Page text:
Background Ankle injuries are prevalent in elite volleyball and suggested to result from player contact at the net. Traditionally, ankle sprains are thought to happen in a plantarflexed position, but case studies suggest plantarflexion may not be involved.
Aim Describe the injury situations and mechanisms of ankle injuries in world-class volleyball based on systematic video analysis of injuries reported through the Fédération Internationale de Volleyball (FIVB) Injury Surveillance System.
Methods Videos of 24 injuries from major FIVB tournaments were included for analysis (14 men, 10 women). Five analysts reviewed the videos to determine specific situations and mechanisms leading to injuries.
Results The majority of injuries occurred during two volleyball situations, blocking (n=15) and attacking (n=6). Injuries to blockers were the result of landing on an opponent (n=11) or teammate (n=4). Attacking injuries most frequently occurred when a back-row player landed on a front-row teammate (n=4 of 6). When landing on an opponent under the net, the attacker landed into the opponent’s court in 11 of 12 situations but without violating the centre line rule. Injuries mostly resulted from rapid inversion without any substantial plantarflexion.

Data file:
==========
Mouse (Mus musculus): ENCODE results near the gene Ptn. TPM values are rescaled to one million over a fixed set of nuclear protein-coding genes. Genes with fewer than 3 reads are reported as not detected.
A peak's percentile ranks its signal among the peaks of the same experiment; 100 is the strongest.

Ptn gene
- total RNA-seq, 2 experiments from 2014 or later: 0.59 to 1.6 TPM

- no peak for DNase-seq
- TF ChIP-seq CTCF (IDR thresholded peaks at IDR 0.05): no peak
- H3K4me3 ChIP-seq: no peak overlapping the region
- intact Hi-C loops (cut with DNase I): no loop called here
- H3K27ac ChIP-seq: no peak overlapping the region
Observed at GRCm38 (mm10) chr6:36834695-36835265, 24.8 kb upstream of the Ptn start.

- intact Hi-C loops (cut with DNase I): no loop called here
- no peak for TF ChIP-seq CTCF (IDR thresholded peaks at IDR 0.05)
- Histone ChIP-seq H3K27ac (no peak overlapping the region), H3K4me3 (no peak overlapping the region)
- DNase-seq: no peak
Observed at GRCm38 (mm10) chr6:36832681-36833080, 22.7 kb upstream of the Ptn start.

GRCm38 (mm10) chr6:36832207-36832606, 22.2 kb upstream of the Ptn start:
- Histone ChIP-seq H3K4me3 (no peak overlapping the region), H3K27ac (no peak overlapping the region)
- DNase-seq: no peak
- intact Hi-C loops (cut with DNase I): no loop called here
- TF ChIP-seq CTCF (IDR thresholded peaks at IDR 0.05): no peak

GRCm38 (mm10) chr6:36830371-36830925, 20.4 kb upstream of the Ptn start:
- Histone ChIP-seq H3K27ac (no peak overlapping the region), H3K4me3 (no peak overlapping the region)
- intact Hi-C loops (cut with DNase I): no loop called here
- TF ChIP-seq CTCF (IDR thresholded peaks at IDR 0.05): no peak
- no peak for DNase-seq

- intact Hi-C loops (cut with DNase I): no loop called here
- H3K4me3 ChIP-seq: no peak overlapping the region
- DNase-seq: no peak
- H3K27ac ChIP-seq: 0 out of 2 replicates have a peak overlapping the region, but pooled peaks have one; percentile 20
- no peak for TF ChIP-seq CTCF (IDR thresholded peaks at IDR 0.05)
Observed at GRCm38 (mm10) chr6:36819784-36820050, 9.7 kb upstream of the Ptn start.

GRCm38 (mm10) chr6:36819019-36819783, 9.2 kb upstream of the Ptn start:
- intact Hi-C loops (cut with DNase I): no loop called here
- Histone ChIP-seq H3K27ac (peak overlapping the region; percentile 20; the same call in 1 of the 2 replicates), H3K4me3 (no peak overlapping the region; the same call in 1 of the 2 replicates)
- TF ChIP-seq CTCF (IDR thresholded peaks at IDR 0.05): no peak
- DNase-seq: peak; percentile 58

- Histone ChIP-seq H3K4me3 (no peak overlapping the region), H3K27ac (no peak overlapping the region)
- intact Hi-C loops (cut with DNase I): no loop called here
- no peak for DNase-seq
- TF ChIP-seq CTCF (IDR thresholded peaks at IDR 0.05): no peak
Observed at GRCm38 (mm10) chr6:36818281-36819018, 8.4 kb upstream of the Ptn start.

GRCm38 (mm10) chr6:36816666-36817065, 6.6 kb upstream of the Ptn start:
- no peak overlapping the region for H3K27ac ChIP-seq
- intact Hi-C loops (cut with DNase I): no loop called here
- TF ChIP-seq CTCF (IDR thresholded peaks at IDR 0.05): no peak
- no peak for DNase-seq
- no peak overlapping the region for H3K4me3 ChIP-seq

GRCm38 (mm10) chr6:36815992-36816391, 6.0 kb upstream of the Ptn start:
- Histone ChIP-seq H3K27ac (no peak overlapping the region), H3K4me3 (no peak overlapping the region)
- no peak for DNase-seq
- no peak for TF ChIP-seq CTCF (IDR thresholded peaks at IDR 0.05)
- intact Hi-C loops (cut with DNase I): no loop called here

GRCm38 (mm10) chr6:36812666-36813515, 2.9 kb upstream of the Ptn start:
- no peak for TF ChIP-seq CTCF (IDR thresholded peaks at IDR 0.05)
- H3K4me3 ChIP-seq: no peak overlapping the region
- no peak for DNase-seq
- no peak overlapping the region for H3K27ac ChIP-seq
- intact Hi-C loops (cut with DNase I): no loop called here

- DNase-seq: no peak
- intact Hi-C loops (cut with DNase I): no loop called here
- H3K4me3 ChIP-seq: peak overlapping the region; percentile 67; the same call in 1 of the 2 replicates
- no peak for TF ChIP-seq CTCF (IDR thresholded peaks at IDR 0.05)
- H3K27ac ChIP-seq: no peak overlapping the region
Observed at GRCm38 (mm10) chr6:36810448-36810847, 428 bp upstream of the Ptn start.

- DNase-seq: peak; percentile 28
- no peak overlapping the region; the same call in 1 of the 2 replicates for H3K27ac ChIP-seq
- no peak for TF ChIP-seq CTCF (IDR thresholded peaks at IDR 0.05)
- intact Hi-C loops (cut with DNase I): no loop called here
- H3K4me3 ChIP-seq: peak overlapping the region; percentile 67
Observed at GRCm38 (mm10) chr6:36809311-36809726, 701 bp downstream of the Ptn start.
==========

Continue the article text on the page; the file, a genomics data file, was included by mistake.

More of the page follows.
Conclusions The majority of injuries occur while blocking, often landing on an opponent. The attacker is overwhelmingly to blame for injuries at the net secondary to crossing the centre line. Injuries while attacking often result from a back-row player landing on a front-row teammate. Landing-related injuries mostly result from rapid inversion with the absence of plantarflexion.
- risk factor
- injury prevention
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Contributors CS, TB, RW and RB contributed to project planning and data collection. CS, JK, MAB, RW and RB performed data analysis. CS, RW and RB analysed and interpreted the data and wrote the first draft of the paper. All authors reviewed and approved the manuscript.
Funding The FIVB ISS has been established based on financial support from the FIVB. The Oslo Sports Trauma Research Center has been established at the Norwegian School of Sport Sciences through generous grants from the Royal Norwegian Ministry of Culture, the South-Eastern Norway Regional Health Authority, the International Olympic Committee, the Norwegian Olympic Committee & Confederation of Sport, and Norsk Tipping AS.
Competing interests None declared.
Ethics approval Regional Ethics Committee Midt-Norge.
Provenance and peer review Not commissioned; externally peer reviewed.
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